Bankruptcy Overview

Understanding bankruptcy can be a strategic move for long-term financial planning. Though it takes time, the bankruptcy process will generally resolve your debt crisis and help you start over financially. 

Understanding bankruptcy can be a strategic move for long-term financial planning. Though it takes time, the bankruptcy process will generally resolve your debt crisis and help you start over financially. This can help you achieve your financial goals and achieve stability. Financial setbacks may happen from time to time, but what matters most is how we navigate and learn from them.

Read on for an overview of bankruptcy filings and their benefits.

History of Bankruptcy in the United States

Several early attempts at creating universal bankruptcy laws in the U.S. were amended and repealed until the late 19th century.

After much disagreement, Congress passed the Bankruptcy Act of 1898, also known as the Nelson Act. Creditors lobbied for the Nelson Act to have uniform federal rules for bankruptcy. It largely set the stage for bankruptcy as we know it today. The 1938 Chandler Act significantly amended the Nelson Act.

Then, in 1978, Congress created the Bankruptcy Code. This superseded the Bankruptcy Act that came before the Code.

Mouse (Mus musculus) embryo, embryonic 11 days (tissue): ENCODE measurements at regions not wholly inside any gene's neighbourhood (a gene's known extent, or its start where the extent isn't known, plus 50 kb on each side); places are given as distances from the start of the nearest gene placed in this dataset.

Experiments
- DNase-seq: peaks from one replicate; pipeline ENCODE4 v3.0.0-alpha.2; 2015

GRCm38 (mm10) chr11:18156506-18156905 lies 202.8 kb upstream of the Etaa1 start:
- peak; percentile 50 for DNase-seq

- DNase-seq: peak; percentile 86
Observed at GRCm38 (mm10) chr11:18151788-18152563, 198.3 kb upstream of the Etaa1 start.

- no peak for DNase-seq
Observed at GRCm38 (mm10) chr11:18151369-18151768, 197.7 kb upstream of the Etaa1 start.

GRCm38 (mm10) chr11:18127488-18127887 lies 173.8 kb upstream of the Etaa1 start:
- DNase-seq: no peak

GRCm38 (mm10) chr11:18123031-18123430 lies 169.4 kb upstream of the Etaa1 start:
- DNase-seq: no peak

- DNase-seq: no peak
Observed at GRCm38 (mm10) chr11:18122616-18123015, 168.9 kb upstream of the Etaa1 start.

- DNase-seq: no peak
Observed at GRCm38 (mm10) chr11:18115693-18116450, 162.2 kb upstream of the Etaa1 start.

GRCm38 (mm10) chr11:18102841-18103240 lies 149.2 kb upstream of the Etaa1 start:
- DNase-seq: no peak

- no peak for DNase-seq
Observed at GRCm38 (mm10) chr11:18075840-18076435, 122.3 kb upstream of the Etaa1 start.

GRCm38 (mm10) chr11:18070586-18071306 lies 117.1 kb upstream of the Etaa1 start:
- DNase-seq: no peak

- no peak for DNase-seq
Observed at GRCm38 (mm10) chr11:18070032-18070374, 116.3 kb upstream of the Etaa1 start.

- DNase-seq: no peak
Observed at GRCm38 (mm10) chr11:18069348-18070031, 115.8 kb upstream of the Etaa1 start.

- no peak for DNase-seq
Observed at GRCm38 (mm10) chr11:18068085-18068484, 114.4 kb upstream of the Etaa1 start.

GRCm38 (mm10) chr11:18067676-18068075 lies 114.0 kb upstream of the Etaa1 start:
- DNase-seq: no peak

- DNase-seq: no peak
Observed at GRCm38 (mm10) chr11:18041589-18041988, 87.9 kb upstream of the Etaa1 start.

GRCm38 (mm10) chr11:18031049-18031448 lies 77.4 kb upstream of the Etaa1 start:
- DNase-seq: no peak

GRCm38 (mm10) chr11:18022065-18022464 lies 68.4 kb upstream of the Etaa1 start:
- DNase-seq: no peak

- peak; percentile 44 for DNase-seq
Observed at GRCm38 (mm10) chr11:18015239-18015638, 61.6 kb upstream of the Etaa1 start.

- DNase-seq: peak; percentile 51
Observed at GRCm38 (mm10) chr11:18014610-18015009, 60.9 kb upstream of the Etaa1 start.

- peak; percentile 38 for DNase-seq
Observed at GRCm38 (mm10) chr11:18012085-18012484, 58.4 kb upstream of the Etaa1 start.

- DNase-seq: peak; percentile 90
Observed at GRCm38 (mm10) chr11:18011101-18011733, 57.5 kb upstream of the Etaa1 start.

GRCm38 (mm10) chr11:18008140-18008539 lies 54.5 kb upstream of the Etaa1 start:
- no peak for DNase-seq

The Code provides several legal ways to eliminate debts through bankruptcy. These legal approaches are listed under the Code's chapters and referred to by their chapter number (such as "Chapter 7 bankruptcy"). They can be complicated. Many people find a bankruptcy attorney useful to avoid mistakes, pick the right plan for their debt, and avoid trouble with the courts.

The Code has been amended numerous times since being passed. It governs all U.S. bankruptcy cases.

The Federal Rules of Bankruptcy Procedure, created by the U.S. Supreme Court, governs the bankruptcy process. Each bankruptcy court also has its own local rules.

The Six Forms of Bankruptcy

There are six different types of bankruptcy in the U.S. Each form is designed for a specific purpose and has its own benefits and consequences.